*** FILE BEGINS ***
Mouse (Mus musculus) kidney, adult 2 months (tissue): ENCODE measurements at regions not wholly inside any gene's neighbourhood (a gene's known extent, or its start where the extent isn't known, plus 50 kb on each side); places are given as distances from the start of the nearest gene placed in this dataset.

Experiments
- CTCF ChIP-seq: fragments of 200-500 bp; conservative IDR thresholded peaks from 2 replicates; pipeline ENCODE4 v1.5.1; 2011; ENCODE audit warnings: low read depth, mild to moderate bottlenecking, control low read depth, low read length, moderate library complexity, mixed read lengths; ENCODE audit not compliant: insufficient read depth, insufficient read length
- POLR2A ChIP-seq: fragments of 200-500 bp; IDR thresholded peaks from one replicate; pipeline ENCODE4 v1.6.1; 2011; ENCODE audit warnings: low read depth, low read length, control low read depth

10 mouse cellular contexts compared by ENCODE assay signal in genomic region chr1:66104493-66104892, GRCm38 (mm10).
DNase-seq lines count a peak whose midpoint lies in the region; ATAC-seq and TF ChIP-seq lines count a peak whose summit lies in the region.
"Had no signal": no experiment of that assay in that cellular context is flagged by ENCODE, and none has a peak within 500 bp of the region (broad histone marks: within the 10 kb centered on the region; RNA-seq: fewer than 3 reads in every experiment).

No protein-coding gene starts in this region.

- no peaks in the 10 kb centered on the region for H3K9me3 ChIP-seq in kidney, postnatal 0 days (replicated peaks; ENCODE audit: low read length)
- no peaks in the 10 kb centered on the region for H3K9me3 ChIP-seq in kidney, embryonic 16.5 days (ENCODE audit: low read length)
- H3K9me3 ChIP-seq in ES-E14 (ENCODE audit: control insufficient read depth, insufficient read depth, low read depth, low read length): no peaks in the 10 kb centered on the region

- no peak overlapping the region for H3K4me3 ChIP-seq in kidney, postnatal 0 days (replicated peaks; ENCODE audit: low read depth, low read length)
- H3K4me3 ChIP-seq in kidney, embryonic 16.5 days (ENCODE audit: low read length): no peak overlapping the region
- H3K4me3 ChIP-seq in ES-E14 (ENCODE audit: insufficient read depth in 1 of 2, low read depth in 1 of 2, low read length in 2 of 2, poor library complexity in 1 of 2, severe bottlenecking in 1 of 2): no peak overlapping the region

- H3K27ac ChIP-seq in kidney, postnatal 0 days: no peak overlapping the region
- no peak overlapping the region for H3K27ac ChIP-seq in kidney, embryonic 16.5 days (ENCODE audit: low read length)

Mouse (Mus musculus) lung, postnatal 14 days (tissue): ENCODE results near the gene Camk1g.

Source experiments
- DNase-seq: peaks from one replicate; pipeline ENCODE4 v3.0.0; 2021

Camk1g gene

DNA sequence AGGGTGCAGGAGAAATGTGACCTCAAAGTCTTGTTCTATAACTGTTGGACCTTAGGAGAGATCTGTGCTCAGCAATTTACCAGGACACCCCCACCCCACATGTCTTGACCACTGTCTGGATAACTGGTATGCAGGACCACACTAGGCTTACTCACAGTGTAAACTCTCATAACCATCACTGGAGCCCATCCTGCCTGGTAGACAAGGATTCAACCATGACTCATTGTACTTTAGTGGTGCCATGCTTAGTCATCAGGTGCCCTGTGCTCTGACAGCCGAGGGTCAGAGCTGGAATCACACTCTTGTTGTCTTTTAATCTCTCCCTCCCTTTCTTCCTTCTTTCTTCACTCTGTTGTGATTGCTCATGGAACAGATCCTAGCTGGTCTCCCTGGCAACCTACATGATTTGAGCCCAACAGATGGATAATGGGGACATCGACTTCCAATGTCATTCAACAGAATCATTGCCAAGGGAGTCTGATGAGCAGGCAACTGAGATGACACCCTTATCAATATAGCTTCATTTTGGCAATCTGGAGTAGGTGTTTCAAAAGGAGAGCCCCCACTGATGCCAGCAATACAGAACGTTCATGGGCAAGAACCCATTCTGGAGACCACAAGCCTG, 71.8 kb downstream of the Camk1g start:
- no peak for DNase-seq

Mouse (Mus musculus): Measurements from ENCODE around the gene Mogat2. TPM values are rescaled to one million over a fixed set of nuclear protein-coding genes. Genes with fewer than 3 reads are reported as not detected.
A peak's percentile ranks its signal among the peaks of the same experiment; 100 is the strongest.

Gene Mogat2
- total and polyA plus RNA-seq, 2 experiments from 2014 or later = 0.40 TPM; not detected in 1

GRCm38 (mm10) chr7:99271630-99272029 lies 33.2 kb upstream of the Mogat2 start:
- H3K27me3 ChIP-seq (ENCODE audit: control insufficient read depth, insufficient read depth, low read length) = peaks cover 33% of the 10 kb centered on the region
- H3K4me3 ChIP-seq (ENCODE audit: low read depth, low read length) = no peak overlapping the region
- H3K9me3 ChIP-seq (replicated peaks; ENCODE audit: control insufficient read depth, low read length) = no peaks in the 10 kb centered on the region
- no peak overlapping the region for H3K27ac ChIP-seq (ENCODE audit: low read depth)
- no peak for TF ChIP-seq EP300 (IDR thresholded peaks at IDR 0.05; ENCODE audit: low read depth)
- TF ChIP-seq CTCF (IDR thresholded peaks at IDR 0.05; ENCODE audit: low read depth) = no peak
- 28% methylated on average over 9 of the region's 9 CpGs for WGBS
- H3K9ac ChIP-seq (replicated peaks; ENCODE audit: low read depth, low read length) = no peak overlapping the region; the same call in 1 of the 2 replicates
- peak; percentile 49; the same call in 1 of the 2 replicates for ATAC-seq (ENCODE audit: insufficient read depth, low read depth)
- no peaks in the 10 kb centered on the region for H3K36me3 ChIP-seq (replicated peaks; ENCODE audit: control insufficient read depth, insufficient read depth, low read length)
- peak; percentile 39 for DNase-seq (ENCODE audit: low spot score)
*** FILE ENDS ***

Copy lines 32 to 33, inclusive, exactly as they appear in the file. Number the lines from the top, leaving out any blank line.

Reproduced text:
- no peak for TF ChIP-seq EP300 (IDR thresholded peaks at IDR 0.05; ENCODE audit: low read depth)
- TF ChIP-seq CTCF (IDR thresholded peaks at IDR 0.05; ENCODE audit: low read depth) = no peak